Dispute Grows Tense Over Community Garden in Queens
Evergreen Community Garden Has Become the Site of Violent Confrontations
By Derek Kravitz
The Wall Street Journal
August 1, 2013
Despite its serene setting and rows of flowers and vegetables, a community garden in Flushing, Queens, has turned into a battlefield.
Violent fights, death threats and shouting matches, sometimes involving fistfuls of dirt, have become routine at Evergreen Community Garden, leading to volunteer guards at the entrance and police patrols. And almost all of the tangles involve elderly Korean gardeners, officials and witnesses say.
The disputes grew out of the city Parks & Recreation Department's decision last year to take control of the 5-acre garden from a Korean-American senior citizens' group, which had transformed the trash-filled public space into a working garden back in the early 1980s.
The parks department—which contends the seniors' group had been improperly selling produce from the city-owned plot and excluding outsiders—turned control of the park over to its GreenThumb network of community gardens and installed a manager last year.
But the older gardeners are still trying to reclaim the land, at times by drastic means.
A year ago, the garden's 75-year-old former manager clutched a lighter and container of gasoline, threatening to light himself on fire if he didn't get his old job back, city officials said. The incident prompted a police hostage negotiation team to respond and two nearby schools to be locked down.
Then earlier this summer, 100 gardeners signed a petition saying they feared for their safety around one of the garden's new managers—and one person took out a restraining order against him, according to court documents. That manager now has a gardening schedule, set by city GreenThumb officials, so he doesn't violate the court order.
Parks officials say they are trying to keep the peace at the garden, located in Kissena Corridor Park.
"We want to make sure the gardening there is safe and that the passion is put into the activity at hand, not into attacking each other," said Larry Scott Blackmon, the parks department's deputy commissioner for community outreach.
Home to one of the largest concentrations of Koreans in the country, Flushing contains more than half of the city's poor Korean-Americans, according to the Center for an Urban Future, a nonprofit New York-based policy think tank. The center also says that 94% of Korean seniors in Flushing struggle with English.
The fight over the garden touches on these generational and cultural issues, said Kyung Yoon, executive director of the Korean American Community Foundation. As first-generation Koreans—many of whom lived their entire lives under military rule—grow old and retire, community leaders say isolation and suicide have increased.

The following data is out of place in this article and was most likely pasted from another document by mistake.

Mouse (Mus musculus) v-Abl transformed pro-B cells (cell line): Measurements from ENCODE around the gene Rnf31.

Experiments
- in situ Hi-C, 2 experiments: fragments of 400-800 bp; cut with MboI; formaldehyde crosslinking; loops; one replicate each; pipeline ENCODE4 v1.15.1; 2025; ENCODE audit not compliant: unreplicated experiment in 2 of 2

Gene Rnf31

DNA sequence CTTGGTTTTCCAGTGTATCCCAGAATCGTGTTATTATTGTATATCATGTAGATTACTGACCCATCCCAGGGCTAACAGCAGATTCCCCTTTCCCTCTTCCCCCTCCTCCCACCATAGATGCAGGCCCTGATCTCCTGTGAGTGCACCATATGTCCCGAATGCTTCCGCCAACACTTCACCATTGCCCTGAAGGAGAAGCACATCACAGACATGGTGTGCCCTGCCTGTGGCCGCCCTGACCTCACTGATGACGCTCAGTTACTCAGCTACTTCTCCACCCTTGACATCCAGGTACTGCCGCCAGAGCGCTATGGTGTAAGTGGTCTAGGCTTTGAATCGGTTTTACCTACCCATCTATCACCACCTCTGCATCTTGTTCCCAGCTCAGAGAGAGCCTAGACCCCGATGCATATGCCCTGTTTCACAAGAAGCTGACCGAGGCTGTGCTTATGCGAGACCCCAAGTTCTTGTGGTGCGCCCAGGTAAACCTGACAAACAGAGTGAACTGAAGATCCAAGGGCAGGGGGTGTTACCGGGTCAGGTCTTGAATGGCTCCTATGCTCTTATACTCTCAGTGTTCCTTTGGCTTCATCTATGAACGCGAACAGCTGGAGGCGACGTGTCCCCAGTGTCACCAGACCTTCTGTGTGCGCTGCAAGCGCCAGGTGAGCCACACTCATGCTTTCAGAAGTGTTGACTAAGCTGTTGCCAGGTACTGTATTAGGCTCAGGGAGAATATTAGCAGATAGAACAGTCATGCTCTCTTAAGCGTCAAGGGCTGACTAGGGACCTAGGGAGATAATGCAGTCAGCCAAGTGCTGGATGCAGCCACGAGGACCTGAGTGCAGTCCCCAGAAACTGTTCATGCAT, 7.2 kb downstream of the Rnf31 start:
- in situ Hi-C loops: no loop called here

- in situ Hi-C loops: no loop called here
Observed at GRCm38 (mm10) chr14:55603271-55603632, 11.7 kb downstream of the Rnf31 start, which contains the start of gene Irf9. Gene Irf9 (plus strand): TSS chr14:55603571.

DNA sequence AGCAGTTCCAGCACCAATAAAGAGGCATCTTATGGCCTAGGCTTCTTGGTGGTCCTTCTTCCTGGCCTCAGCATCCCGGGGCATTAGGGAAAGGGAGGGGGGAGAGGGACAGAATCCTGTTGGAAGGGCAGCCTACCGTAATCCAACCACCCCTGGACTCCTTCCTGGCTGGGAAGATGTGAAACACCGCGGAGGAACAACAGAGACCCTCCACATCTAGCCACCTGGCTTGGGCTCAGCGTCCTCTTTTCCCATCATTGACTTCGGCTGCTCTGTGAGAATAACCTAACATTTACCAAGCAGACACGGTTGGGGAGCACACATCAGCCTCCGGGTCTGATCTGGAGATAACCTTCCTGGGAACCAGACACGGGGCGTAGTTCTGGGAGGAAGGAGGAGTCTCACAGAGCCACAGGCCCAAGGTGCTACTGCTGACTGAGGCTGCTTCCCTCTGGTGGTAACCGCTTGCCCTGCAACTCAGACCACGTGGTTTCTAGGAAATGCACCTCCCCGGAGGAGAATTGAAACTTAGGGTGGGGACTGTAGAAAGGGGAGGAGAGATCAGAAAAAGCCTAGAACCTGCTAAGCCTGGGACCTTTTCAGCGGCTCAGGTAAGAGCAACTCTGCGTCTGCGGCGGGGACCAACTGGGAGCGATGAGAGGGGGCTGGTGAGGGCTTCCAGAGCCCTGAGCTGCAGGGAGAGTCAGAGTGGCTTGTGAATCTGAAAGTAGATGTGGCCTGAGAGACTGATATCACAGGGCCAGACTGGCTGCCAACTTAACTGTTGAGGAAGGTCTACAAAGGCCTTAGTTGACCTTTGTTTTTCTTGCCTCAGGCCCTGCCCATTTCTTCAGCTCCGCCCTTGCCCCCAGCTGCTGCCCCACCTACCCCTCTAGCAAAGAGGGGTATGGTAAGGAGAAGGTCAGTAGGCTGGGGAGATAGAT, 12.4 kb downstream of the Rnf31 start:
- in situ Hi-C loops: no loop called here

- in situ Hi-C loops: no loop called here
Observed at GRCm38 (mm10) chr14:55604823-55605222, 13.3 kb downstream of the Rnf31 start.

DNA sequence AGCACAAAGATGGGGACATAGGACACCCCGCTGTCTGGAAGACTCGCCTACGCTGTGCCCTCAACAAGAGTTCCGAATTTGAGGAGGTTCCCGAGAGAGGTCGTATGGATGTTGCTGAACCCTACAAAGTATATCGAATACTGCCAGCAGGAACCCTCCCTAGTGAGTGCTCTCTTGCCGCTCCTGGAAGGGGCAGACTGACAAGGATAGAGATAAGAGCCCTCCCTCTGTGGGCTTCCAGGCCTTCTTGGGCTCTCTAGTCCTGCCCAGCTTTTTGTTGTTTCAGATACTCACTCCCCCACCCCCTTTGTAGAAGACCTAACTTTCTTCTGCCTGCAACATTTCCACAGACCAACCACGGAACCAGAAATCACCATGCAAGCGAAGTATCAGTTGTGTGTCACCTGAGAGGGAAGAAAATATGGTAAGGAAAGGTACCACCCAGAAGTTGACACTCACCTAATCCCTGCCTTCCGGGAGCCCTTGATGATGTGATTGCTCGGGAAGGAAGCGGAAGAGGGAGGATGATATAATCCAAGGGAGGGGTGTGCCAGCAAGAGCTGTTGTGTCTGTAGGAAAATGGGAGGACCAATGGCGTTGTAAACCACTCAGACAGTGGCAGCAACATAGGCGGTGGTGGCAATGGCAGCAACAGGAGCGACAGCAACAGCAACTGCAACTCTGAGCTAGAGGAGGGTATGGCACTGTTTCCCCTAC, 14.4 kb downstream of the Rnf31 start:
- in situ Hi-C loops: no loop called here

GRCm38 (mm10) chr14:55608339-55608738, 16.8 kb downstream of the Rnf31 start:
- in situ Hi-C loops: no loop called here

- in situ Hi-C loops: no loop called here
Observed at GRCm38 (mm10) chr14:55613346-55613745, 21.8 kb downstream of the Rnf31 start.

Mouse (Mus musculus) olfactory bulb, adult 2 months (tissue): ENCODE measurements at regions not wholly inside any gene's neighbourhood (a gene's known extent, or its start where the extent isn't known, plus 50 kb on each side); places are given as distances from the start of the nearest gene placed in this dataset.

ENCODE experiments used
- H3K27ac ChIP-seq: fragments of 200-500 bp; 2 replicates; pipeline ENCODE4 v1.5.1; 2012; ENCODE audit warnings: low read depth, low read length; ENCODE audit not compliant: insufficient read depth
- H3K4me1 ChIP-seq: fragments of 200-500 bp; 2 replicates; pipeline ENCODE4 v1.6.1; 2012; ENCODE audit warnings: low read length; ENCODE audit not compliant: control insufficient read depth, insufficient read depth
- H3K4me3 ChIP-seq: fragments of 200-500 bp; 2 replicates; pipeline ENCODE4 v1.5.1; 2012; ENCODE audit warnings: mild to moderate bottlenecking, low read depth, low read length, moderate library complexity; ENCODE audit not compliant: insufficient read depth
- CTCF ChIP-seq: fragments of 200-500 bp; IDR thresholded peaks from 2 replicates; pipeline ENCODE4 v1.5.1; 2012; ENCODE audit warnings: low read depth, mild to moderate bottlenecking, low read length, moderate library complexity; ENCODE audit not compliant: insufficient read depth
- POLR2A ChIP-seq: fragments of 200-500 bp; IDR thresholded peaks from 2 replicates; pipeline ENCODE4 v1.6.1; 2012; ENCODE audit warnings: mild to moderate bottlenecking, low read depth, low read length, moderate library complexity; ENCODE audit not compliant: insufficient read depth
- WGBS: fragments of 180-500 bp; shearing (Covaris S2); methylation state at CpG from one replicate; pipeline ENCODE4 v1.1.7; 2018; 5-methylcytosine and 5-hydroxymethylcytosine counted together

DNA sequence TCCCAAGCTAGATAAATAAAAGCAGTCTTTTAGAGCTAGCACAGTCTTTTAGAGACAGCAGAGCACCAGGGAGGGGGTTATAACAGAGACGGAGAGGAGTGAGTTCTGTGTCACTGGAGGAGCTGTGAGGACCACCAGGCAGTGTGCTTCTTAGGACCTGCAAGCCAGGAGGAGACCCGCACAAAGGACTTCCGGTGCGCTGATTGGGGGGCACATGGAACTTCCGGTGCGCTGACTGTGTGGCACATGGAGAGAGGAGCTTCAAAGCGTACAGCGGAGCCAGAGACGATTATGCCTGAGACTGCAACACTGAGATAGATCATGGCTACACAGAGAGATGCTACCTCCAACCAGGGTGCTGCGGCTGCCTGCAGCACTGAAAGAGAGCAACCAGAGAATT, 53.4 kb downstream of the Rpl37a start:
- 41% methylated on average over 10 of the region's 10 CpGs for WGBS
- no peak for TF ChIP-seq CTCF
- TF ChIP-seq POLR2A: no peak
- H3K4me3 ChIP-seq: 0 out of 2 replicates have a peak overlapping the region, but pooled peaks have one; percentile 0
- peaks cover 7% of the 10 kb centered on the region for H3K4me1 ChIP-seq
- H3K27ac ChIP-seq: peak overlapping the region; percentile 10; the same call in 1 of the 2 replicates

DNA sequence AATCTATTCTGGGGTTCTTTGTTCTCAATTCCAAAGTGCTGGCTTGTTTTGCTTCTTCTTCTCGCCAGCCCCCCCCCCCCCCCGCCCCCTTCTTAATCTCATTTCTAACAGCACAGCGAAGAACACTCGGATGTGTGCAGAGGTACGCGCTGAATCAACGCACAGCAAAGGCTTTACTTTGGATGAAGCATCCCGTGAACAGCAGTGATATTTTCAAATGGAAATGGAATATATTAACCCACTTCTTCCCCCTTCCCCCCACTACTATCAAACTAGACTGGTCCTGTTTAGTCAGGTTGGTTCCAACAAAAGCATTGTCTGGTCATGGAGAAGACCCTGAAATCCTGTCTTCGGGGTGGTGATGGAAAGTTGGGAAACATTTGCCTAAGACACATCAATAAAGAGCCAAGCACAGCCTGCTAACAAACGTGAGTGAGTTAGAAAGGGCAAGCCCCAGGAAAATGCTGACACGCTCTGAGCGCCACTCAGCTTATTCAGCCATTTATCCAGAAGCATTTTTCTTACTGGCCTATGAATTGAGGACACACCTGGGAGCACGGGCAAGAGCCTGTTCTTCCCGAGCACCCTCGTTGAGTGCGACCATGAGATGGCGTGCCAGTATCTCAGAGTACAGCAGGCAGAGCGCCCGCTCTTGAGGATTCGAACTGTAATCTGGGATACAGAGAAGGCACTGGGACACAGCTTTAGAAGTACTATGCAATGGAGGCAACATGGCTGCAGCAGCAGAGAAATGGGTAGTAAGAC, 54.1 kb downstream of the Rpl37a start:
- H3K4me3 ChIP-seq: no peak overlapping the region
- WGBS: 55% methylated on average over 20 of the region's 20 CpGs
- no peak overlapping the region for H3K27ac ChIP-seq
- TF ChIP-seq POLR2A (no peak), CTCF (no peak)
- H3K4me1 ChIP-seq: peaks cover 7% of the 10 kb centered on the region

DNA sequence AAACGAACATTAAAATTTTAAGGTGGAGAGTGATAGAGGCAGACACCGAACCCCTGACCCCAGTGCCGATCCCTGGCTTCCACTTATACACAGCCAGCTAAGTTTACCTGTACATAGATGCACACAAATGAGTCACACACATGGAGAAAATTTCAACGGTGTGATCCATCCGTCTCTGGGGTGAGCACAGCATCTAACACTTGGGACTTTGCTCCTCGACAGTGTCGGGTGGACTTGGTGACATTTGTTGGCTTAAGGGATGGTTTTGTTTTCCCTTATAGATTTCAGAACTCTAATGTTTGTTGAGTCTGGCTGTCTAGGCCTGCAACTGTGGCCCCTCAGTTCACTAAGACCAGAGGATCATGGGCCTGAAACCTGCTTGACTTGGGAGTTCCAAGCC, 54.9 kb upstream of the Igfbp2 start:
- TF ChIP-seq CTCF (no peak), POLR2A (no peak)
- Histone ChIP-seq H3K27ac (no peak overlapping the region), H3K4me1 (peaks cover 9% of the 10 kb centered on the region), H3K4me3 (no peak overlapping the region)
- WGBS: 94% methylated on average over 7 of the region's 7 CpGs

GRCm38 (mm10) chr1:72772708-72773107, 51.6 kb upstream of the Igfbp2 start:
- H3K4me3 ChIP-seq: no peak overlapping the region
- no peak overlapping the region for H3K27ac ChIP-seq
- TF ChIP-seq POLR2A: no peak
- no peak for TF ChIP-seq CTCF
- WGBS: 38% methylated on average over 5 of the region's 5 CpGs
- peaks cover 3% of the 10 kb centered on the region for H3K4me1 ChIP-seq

"For many of these seniors, gardens and senior centers become very, very precious," Ms. Yoon said. "The act of cultivating and growing something, like squash or cucumbers, it reminds them of their homeland, it's a lifeline. It's critical to their emotional and mental health."
Officials say that before the elderly Korean immigrants took over the park in 1982, it was a forgotten and overgrown site of a 19th-century railroad amid a scramble of middle-class row houses.
"This was a dump ground," said Roland "Chuck" Wade, a former executive director at the Queens Botanical Garden who gardens at Evergreen. "It was essentially weed-land with cement blocks and buried tires."
After much care, it became the Evergreen Community Garden, a sprawling space with narrow dirt paths filled with firs, Korean bellflowers and lotus. But pride over the space, some observers say, transformed into an inappropriate sense of ownership.
"Some of the Asian seniors, they've become obsessed with the garden," said Dorothy Woo, the Chinese-born president of Flushing's Holly Civic Association. "Some of this is a cultural difference: 'I should be the leader. I need to be respected. You should listen to me.'"
City officials said the new leadership was necessary to give other residents a chance to use a public space that had long been dominated by a few Korean families. But several Korean community groups said they were ignored and left out of the new garden's management.
In September, San Ok Kim, a former 7-Eleven shop owner who long oversaw the garden, went on a hunger strike and threatened to set himself on fire if he wasn't allowed to stay in his job. Mr. Kim was arrested and underwent a psychiatric evaluation before being released, officials said.
In an interview at the nearby Korean American Senior Center in Queens, Mr. Kim said he had decided to commit suicide as a "representative" of the Korean community to protest the city's action.
"When we made it into a farm, you have no idea how hard it was," he said, fighting back tears as he spoke through a translator. "It took five years. Now it's scary, like a war zone."
Given the history and bad blood, gardeners and officials on both sides fear the fighting will continue.
Just last week at a news conference about the dispute, a fight broke out that resulted in one man being hospitalized and another being arrested, according to city officials. The assault case is open and under investigation, police said.